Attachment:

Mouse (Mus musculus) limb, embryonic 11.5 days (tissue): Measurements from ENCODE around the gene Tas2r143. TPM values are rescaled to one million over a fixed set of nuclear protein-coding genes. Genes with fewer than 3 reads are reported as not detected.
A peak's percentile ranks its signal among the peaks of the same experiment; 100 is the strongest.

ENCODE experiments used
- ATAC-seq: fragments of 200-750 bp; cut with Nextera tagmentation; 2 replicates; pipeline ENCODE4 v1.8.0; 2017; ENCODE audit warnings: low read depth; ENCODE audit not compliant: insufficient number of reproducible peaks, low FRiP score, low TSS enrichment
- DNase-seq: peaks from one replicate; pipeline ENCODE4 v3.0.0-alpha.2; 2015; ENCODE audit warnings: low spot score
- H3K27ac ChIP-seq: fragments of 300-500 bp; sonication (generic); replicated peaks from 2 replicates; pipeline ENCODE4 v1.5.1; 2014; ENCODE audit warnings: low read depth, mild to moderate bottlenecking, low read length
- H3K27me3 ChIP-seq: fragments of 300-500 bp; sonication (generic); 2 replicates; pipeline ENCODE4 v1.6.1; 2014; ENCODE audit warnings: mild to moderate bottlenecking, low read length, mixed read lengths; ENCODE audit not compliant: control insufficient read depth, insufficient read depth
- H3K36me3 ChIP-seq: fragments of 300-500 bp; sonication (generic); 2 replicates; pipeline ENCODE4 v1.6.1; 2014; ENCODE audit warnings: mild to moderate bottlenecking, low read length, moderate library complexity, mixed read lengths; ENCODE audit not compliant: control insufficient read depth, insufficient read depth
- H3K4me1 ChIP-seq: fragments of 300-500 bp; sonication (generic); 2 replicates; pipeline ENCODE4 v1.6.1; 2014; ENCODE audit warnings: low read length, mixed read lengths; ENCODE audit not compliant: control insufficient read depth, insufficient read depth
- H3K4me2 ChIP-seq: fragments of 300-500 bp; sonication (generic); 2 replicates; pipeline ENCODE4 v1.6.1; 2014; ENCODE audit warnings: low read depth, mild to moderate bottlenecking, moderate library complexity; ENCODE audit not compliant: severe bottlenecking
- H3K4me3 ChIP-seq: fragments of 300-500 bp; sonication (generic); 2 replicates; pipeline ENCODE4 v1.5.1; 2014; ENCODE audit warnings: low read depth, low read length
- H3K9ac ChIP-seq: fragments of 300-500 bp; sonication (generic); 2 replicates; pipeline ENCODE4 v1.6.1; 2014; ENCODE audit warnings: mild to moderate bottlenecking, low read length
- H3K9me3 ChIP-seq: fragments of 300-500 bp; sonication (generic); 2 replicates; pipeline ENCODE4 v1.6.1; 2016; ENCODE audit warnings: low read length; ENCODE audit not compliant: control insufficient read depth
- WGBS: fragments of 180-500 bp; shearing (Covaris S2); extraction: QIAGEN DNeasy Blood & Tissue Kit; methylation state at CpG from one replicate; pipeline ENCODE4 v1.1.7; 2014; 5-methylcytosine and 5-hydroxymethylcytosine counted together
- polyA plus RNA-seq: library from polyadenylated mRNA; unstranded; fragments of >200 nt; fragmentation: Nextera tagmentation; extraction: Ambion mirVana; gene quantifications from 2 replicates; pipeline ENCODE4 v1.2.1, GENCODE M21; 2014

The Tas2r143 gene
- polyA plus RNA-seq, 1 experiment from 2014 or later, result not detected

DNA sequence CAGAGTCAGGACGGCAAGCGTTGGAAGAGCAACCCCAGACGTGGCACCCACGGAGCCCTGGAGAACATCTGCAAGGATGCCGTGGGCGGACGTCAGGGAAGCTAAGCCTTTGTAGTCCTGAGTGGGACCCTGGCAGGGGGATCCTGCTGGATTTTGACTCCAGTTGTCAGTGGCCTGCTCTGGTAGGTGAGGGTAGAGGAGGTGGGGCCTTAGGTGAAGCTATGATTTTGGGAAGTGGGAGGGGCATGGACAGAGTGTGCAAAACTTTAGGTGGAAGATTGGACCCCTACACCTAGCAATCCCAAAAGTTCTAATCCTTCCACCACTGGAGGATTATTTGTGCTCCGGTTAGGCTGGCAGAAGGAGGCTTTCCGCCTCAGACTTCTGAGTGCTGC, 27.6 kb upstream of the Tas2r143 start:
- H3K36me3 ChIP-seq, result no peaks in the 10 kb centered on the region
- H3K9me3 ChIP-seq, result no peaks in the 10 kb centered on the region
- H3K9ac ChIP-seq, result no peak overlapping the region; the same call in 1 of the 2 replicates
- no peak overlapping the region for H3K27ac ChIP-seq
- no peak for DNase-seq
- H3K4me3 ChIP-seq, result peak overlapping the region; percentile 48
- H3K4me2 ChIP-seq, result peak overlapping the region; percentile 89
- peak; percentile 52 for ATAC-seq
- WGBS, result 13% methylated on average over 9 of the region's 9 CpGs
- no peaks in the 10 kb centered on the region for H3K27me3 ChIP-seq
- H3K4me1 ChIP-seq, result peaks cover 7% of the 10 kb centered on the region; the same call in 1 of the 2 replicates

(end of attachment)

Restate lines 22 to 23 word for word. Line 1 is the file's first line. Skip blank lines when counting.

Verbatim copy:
- no peak overlapping the region for H3K27ac ChIP-seq
- no peak for DNase-seq